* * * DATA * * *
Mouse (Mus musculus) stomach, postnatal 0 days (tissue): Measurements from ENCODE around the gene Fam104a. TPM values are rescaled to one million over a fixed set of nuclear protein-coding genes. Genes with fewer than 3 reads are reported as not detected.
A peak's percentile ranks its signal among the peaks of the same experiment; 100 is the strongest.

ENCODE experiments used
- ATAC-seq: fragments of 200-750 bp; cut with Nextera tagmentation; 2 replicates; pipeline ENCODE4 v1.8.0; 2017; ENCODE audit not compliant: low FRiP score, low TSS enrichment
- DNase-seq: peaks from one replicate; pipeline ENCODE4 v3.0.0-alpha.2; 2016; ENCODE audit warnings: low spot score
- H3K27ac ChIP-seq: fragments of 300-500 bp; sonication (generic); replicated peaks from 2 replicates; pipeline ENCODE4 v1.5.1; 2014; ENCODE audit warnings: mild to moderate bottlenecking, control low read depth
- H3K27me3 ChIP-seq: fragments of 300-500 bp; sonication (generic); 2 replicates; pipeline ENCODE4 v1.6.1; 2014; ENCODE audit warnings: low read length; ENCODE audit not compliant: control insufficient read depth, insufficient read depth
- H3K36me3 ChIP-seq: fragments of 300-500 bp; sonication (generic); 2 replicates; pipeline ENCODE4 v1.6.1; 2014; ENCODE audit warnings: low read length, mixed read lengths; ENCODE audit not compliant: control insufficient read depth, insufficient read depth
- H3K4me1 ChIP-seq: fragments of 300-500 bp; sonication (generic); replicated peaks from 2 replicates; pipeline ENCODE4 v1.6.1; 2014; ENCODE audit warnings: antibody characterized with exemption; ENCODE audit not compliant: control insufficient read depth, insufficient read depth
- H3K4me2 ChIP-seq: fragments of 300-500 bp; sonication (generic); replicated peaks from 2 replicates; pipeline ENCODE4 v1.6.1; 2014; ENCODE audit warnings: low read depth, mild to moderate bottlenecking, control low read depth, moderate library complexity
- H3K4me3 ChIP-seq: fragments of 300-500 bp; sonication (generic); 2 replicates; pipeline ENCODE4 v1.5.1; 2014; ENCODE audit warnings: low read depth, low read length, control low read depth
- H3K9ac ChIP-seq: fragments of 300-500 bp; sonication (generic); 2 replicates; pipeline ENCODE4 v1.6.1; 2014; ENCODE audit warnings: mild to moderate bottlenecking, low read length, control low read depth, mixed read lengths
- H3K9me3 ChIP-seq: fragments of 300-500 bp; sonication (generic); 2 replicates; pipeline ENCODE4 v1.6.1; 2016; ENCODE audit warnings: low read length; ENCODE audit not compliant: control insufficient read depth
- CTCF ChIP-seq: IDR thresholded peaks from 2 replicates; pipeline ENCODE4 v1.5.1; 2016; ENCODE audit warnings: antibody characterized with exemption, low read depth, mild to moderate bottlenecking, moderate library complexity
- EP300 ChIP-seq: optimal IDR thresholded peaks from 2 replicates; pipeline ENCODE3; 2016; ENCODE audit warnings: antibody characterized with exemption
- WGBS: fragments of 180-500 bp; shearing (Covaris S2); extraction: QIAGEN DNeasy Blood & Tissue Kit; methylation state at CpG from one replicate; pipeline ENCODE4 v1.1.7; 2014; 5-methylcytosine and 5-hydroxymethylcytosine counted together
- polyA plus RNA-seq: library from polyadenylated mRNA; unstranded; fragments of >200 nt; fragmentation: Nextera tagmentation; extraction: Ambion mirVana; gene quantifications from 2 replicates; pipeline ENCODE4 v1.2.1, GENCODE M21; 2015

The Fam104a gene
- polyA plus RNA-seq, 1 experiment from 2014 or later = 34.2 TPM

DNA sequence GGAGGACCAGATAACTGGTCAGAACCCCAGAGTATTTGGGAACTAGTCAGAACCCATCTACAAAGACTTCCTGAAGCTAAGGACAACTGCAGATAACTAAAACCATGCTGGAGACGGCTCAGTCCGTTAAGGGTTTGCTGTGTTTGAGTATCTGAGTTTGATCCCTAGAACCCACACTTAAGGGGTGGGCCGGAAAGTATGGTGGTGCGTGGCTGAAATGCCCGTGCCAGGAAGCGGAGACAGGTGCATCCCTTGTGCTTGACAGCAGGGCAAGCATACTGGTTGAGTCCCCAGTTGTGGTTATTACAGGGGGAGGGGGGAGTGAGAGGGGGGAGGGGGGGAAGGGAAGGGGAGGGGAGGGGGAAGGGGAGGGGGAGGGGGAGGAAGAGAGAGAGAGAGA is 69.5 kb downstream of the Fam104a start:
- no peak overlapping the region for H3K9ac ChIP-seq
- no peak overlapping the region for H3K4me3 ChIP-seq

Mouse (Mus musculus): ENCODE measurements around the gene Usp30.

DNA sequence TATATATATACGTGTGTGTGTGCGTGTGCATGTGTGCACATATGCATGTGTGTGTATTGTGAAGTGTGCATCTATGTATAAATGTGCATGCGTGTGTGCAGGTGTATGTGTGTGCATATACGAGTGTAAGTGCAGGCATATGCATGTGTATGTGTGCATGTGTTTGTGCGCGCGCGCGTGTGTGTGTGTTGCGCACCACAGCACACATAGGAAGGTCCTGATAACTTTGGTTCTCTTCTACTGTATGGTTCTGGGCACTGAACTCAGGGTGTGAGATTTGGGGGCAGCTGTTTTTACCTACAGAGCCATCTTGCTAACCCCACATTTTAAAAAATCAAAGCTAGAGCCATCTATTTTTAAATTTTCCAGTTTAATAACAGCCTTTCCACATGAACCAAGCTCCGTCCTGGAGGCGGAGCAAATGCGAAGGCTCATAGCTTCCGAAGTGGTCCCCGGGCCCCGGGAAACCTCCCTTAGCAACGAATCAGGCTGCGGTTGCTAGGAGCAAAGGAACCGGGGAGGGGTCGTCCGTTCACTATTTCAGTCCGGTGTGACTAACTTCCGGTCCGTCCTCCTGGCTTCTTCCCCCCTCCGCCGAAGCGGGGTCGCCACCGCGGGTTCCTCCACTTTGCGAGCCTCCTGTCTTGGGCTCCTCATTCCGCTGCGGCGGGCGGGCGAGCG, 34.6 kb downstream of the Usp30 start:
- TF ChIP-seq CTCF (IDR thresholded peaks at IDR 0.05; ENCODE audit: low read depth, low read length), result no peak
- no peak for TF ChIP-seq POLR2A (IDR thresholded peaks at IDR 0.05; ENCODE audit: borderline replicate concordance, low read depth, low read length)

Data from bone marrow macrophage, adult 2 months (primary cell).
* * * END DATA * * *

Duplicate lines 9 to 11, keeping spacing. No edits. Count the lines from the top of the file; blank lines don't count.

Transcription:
- H3K4me1 ChIP-seq: fragments of 300-500 bp; sonication (generic); replicated peaks from 2 replicates; pipeline ENCODE4 v1.6.1; 2014; ENCODE audit warnings: antibody characterized with exemption; ENCODE audit not compliant: control insufficient read depth, insufficient read depth
- H3K4me2 ChIP-seq: fragments of 300-500 bp; sonication (generic); replicated peaks from 2 replicates; pipeline ENCODE4 v1.6.1; 2014; ENCODE audit warnings: low read depth, mild to moderate bottlenecking, control low read depth, moderate library complexity
- H3K4me3 ChIP-seq: fragments of 300-500 bp; sonication (generic); 2 replicates; pipeline ENCODE4 v1.5.1; 2014; ENCODE audit warnings: low read depth, low read length, control low read depth